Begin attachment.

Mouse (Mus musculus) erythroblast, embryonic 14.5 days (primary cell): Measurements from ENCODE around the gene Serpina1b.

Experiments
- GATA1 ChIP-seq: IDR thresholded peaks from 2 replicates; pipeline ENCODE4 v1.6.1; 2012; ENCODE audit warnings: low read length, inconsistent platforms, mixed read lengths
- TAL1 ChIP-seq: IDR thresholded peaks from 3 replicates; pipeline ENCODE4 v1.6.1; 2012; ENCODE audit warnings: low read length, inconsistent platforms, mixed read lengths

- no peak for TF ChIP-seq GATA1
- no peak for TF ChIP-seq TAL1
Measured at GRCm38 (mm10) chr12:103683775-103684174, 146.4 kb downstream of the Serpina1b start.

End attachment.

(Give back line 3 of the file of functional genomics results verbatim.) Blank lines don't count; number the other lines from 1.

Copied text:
- GATA1 ChIP-seq: IDR thresholded peaks from 2 replicates; pipeline ENCODE4 v1.6.1; 2012; ENCODE audit warnings: low read length, inconsistent platforms, mixed read lengths